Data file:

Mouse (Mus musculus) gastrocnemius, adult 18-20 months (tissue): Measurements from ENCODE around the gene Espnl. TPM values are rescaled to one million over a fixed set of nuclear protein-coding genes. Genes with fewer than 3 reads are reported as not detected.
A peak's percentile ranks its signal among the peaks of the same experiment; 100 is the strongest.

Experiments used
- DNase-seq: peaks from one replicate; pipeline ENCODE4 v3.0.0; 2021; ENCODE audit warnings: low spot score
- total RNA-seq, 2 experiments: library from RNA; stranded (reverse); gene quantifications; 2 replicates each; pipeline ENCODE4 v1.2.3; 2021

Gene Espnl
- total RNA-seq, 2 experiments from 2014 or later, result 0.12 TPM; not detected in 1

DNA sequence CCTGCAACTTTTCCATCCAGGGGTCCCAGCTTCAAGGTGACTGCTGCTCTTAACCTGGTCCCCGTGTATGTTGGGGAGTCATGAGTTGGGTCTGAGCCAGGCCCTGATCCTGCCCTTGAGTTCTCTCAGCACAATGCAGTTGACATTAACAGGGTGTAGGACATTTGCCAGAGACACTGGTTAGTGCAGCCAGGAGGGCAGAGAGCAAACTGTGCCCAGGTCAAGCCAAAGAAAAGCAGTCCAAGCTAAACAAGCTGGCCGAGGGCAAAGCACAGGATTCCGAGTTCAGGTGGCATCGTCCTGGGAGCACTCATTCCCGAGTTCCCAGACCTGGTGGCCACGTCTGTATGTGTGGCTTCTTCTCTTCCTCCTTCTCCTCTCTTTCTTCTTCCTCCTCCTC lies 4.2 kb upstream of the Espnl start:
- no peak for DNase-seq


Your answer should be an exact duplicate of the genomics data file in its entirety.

Mouse (Mus musculus) gastrocnemius, adult 18-20 months (tissue): Measurements from ENCODE around the gene Espnl. TPM values are rescaled to one million over a fixed set of nuclear protein-coding genes. Genes with fewer than 3 reads are reported as not detected.
A peak's percentile ranks its signal among the peaks of the same experiment; 100 is the strongest.

Experiments used
- DNase-seq: peaks from one replicate; pipeline ENCODE4 v3.0.0; 2021; ENCODE audit warnings: low spot score
- total RNA-seq, 2 experiments: library from RNA; stranded (reverse); gene quantifications; 2 replicates each; pipeline ENCODE4 v1.2.3; 2021

Gene Espnl
- total RNA-seq, 2 experiments from 2014 or later, result 0.12 TPM; not detected in 1

DNA sequence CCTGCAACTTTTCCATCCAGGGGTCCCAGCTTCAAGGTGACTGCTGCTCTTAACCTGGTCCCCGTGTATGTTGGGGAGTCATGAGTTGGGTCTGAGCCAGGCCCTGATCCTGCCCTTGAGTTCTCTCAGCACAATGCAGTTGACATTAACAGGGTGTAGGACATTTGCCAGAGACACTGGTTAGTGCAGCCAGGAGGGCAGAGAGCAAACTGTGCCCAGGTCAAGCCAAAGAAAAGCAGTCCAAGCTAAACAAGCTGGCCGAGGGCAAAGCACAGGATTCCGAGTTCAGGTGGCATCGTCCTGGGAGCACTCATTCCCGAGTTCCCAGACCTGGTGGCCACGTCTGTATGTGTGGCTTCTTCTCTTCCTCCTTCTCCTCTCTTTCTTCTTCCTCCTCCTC lies 4.2 kb upstream of the Espnl start:
- no peak for DNase-seq